Reflecting microscope (1 of 2)

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made in London

Postcard of Reflecting microscope (1 of 2).
© National Museums Scotland

Reflecting microscope (1 of 2)

This brass reflecting microscope was made in London around 1830. By the early 19th century, it was generally realised that an achromatic microscope (one which produced images without colour fringes) would in principle be a substantial improvement over the uncorrected compound microscope, but there was a technical inability to manufacture the tiny achromatic lens-pairs needed. Some experimenters, including John Cuthbert (1783-1854) of London, investigated the possibilities of bypassing this problem by developing the reflecting microscope.

The microscope is engraved on one part of the tripe folding foot 'Carpenter's / Improved Compound Amician Microscope / 24 Regent St London'. It has an objective to the design of John Cuthbert, and a sprung stage. The body-tube is supported on a telescopic arm, fixed at the other end to the foot, which also supports a single-sided mirror for illuminating the stage. The photograph shows the instrument set up for use using the reflecting objective. It can be set up alternatively for conventional use.

John Cuthbert had a good reputation for his telescopes, and in about 1826 he turned to the reflecting microscope in an effort improve the optical image. A new design of the refracting objective published in 1830 by Joseph Jackson Lister made the reflecting microscope redundant: it had proved expensive to make and difficult to use. Philip Carpenter moved from Birmingham to London in about 1827, where he opened retail premises in Regent Street.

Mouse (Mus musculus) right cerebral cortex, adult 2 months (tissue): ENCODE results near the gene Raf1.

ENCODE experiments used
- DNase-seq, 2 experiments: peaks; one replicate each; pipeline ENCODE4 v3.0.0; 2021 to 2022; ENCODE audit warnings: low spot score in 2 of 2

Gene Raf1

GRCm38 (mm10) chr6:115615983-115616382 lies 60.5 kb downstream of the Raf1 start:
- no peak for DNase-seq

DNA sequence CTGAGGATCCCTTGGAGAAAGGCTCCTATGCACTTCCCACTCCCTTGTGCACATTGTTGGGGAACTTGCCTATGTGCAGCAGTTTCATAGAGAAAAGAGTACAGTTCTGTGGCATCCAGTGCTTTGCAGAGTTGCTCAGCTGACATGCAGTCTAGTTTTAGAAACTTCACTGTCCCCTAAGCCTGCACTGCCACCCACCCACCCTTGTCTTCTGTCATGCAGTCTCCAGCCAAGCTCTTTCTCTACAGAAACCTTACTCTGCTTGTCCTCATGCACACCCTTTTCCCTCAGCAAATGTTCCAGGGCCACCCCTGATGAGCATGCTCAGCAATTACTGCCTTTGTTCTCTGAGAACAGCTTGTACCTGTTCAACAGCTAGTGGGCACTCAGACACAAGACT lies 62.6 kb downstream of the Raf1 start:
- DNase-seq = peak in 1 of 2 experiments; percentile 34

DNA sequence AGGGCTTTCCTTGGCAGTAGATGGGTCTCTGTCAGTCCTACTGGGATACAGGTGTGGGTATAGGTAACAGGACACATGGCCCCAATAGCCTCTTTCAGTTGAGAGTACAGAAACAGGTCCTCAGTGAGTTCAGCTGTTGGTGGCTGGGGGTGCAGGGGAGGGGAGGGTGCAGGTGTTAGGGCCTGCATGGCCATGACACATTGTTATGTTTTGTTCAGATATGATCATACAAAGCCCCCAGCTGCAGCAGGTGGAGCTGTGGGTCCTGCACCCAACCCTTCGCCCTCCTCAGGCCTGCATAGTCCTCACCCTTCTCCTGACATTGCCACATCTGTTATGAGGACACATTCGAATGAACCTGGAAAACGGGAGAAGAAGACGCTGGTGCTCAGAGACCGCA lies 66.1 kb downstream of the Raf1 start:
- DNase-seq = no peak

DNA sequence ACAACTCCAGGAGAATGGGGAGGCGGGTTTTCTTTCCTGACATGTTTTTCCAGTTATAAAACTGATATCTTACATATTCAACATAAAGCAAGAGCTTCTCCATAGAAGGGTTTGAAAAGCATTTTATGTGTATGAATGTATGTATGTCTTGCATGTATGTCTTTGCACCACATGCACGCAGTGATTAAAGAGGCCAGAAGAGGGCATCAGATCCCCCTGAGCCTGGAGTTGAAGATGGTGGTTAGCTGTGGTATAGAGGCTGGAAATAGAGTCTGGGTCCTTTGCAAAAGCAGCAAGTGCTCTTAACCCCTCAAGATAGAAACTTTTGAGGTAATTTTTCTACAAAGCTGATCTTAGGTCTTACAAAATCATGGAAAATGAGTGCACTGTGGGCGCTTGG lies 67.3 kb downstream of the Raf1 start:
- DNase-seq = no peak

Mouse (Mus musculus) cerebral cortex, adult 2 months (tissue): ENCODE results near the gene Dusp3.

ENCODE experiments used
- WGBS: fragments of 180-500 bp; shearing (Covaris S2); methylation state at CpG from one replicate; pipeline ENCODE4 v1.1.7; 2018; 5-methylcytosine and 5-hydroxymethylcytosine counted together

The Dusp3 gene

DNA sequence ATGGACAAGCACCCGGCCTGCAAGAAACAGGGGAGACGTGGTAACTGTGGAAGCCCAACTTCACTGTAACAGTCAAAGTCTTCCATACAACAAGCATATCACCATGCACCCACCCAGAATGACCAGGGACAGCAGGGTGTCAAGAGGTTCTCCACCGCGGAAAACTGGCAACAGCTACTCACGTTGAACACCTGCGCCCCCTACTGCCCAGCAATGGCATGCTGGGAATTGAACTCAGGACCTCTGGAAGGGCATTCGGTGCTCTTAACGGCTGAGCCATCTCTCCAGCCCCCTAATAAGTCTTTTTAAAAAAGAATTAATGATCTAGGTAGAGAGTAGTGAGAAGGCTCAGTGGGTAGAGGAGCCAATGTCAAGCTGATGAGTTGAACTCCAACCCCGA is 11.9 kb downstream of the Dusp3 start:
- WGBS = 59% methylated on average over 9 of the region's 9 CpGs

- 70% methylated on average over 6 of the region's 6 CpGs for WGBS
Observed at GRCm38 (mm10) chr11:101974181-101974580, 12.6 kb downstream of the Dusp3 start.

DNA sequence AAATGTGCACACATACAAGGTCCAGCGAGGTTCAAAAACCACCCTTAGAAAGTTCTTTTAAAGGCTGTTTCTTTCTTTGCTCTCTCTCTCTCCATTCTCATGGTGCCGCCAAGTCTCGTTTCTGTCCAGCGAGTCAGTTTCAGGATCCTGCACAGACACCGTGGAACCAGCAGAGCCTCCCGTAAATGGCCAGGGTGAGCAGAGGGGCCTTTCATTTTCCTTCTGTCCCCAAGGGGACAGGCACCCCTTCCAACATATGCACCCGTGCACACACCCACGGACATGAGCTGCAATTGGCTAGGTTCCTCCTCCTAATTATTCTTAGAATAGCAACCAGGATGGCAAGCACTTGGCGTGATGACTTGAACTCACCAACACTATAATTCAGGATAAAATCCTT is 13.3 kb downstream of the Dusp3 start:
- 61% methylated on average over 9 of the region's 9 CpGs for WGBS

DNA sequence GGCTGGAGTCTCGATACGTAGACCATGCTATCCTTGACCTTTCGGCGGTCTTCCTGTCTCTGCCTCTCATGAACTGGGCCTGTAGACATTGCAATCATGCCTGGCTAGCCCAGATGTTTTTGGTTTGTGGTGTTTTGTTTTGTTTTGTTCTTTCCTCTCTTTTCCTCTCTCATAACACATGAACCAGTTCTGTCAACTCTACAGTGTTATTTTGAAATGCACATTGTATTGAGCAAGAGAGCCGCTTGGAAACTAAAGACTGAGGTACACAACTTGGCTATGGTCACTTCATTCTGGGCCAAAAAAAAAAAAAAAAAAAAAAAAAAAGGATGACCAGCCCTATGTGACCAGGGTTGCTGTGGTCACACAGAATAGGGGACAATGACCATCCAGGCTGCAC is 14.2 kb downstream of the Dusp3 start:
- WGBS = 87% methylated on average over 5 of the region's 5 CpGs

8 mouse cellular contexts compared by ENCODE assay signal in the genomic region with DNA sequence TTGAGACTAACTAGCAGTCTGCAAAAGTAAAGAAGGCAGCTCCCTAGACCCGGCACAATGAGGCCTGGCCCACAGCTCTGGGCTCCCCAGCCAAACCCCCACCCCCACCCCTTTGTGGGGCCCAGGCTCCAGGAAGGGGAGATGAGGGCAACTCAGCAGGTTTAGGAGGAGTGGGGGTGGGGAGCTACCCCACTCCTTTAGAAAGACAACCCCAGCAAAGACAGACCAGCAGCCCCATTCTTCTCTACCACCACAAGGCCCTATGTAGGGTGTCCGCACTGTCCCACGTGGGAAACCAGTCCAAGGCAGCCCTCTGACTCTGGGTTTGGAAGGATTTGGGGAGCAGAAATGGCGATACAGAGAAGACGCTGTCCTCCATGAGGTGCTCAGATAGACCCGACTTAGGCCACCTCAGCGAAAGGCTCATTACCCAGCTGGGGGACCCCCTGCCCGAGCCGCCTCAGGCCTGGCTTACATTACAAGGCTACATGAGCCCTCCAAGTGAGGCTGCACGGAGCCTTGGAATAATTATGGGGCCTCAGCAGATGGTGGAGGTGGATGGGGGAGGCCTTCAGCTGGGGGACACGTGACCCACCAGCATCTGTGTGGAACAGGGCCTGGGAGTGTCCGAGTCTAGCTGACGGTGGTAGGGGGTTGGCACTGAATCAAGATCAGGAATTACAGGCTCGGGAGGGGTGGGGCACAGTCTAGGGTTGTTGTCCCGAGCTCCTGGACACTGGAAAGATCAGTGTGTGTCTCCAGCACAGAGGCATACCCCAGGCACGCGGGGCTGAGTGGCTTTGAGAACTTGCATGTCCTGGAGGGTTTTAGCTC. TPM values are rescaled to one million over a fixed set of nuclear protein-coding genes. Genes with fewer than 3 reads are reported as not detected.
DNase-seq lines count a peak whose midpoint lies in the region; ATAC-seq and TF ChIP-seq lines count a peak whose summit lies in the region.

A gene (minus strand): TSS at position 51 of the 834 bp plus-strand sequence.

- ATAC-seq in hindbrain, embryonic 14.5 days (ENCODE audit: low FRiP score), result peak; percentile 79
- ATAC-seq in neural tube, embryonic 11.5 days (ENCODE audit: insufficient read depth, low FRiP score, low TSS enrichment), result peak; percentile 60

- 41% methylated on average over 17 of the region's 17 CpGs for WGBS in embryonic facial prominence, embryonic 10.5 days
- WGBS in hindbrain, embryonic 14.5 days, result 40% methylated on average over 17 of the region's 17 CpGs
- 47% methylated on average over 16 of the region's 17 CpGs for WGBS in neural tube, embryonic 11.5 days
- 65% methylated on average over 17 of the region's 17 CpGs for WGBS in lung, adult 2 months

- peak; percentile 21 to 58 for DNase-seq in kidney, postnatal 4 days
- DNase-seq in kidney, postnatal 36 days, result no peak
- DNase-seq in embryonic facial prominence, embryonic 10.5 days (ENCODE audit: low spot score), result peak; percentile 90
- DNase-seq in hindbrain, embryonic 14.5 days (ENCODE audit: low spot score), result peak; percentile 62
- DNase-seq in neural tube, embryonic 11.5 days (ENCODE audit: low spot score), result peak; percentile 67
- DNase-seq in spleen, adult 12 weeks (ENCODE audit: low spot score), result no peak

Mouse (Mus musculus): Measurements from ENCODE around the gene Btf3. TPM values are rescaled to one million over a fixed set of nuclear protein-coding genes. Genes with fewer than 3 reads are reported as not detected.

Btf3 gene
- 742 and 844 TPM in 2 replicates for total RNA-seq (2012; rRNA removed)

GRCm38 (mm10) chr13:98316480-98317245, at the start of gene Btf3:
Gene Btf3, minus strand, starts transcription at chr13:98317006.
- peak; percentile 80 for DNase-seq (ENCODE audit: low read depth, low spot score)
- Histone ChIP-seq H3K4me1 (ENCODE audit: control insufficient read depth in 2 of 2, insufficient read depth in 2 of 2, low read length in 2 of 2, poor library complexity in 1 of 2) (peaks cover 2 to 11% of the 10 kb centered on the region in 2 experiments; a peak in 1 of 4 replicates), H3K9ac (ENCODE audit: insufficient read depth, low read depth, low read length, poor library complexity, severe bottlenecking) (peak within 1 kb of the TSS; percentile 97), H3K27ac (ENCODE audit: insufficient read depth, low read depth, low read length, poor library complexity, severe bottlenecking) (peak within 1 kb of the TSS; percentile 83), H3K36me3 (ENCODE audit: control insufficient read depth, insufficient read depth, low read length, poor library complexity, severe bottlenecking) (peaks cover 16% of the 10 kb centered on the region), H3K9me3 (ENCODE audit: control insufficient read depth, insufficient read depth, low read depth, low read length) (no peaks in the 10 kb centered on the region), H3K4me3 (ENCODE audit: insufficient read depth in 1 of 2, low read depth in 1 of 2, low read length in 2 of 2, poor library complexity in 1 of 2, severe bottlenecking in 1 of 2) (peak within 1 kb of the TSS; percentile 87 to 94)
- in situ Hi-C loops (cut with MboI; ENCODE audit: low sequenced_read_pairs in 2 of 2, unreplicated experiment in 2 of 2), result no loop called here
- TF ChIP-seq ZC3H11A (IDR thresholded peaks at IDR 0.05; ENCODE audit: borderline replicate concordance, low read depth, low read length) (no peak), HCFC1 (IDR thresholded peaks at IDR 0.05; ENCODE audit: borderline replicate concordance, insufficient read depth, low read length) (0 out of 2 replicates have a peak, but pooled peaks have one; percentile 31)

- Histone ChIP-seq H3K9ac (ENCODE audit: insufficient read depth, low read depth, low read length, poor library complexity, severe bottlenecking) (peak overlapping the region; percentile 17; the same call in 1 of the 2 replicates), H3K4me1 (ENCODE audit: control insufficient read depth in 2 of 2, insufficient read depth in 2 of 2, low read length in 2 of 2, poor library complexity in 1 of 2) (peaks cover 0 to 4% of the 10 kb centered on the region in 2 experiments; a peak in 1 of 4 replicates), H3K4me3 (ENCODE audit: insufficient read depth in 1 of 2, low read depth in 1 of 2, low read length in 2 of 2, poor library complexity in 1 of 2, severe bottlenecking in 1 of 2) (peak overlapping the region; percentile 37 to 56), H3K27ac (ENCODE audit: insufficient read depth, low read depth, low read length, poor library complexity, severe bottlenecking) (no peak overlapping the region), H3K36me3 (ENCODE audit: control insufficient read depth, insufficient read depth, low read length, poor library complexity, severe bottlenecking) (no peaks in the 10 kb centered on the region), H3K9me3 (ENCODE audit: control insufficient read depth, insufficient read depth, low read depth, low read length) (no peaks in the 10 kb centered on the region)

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Online ID: 000-180-000-938-C
Image Rights Holder: National Museums Scotland
Project: 0504: National Museums Scotland Part 2
Project description | View all records in project
Ref: National Museums Scotland  
Date: Around 1830
  • For Carpenter, see Nuttall, R.H. Philip Carpenter and the 'Microcosm' exhibition: with a note on Carpenter and Westley's microscopes. Microscopy 33 (1976), pp 62-65. 
  • For the history of the reflecting microscope see: Bradbury, S. The Development of the Reflecting Microscope. Microscopy 31 (1968), pp 1-19. 
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